UK may need Brexit transition period, but it will not be unlimited: Britain’s Prime Minister Theresa May

June 28, 2017 10:30 pm

’s Prime Minister leaves Downing Street in London, Britain June 28, 2017. (Photo by Reuters)

Prime Minister Theresa May has said that Britain may need an implementation phase to smooth its exit from the European Union.
“When we know what the future relationship with the EU will be, we may need implementation periods,” May told parliament on Wednesday.
“But I am very clear, this does not mean unlimited transitional phase: We are going to leave the European Union. That’s what people wanted and that’s what we will deliver,” she added.
On Monday, May secured her grip on power after Conservatives struck a deal with Northern Ireland’s Democratic Unionist Party (DUP) which will see them support her minority government.
The governing agreement was announced two weeks after the prime minister’s party lost its parliamentary majority in the botched June 8 snap election.
    The opposition Labour and Liberal Democrat parties are calling for amendments to May’s pared-down program which she outlined last week.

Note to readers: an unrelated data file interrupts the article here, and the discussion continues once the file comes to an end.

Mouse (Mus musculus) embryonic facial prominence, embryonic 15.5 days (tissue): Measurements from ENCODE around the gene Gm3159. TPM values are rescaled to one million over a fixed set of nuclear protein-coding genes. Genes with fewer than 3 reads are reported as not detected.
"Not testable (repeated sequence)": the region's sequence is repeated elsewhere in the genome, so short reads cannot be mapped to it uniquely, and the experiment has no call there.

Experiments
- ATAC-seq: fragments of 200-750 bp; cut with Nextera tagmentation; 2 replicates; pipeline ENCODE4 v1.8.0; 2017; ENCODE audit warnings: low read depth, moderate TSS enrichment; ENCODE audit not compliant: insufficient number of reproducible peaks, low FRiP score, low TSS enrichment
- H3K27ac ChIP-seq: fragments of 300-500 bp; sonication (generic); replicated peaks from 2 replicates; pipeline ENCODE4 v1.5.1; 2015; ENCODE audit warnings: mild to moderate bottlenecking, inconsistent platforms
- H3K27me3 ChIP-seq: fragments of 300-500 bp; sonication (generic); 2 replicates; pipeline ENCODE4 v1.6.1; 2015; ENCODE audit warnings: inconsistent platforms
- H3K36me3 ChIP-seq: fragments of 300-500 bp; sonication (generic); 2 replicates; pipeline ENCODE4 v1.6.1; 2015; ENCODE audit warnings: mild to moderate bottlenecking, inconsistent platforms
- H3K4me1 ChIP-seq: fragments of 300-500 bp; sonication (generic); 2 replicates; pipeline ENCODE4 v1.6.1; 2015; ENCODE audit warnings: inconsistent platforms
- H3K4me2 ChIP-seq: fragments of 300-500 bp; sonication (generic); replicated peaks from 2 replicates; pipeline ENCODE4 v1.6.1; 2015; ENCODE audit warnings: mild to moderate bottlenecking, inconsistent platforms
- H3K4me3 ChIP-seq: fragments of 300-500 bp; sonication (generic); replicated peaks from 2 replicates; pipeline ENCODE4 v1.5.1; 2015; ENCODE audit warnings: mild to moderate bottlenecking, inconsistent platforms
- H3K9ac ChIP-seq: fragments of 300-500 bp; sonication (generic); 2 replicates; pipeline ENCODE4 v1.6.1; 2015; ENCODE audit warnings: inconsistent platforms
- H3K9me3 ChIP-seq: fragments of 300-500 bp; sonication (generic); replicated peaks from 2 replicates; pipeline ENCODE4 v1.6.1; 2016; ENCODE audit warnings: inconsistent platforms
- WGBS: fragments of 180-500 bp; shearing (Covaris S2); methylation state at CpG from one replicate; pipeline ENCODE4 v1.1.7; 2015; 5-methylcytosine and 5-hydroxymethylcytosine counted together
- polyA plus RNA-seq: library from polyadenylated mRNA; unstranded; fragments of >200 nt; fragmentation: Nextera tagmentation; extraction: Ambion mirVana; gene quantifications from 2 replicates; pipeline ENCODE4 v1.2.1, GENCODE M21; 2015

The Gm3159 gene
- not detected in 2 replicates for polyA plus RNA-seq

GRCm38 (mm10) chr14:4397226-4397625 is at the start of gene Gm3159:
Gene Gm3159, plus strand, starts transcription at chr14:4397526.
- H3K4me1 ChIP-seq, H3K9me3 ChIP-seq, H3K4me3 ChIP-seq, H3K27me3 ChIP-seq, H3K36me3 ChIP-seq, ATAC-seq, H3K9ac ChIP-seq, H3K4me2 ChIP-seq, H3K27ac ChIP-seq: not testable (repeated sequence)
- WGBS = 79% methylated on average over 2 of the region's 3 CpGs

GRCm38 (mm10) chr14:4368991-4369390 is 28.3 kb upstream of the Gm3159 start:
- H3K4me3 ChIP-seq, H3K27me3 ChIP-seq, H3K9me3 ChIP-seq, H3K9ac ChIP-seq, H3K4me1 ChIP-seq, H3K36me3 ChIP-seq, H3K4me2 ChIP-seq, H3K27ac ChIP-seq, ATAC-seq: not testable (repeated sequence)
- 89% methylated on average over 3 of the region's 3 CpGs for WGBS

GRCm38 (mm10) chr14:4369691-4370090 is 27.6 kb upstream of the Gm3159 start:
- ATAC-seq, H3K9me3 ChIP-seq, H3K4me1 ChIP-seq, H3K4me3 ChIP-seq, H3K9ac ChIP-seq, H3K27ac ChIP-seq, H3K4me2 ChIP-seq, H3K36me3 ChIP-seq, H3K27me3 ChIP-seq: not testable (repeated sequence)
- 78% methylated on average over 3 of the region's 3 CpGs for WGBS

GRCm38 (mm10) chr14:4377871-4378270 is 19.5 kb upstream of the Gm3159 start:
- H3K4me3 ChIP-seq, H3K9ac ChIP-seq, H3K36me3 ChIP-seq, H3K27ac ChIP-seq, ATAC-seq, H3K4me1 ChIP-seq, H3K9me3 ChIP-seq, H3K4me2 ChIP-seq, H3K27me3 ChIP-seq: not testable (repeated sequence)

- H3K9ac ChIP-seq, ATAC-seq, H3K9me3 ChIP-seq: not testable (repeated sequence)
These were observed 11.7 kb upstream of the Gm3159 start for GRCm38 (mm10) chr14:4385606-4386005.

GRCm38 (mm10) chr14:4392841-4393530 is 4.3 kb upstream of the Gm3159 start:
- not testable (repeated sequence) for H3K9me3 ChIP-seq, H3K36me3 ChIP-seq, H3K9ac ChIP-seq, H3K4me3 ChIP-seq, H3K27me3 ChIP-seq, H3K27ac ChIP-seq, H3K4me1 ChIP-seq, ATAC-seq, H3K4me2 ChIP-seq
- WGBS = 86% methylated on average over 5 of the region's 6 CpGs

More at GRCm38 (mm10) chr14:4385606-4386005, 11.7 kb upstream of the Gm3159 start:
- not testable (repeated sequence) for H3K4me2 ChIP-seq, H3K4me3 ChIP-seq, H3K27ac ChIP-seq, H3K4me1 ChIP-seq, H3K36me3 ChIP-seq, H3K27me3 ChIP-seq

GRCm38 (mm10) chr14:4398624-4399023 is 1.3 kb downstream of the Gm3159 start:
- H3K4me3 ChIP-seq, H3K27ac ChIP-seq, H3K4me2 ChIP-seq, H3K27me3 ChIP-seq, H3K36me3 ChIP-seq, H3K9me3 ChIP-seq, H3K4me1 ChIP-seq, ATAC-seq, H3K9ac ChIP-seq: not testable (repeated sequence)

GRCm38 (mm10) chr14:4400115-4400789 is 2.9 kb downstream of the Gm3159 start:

With regards to the Grenfell tower incident that killed 79 people in mid June, May said that 120 tower blocks had failed fire and that there was a wider fire safety issue that was the result of failures over many decades.
    Corbyn warned that the tragedy has “exposed the disastrous effect of austerity”.
    Corbyn said, “This disregard for working class communities, the terrible consequences of deregulation and cutting corners – I urge the prime minister to come up with the resources needed to test and remove cladding, retrofit sprinklers, properly fund the fire service and the police so that all our communities can feel safe in their own homes.”
      May responded by outlining what she said was the longer-term political background to the cladding issue, saying “It’s an issue that has been continuing for many years, for decades, in terms of cladding being put up in buildings. There are real questions, as to how this has happened, why it’s happened and how we can ensure that it doesn’t happen in the future.”
      May had called for a snap election in April in hopes of getting an increased parliamentary majority that could have strengthened her position before going into two years of intense negotiations with the European Union about Britain’s departure from the bloc.
      However, British voters dealt her a devastating blow, wiping out her parliamentary majority and throwing the country into political turmoil.
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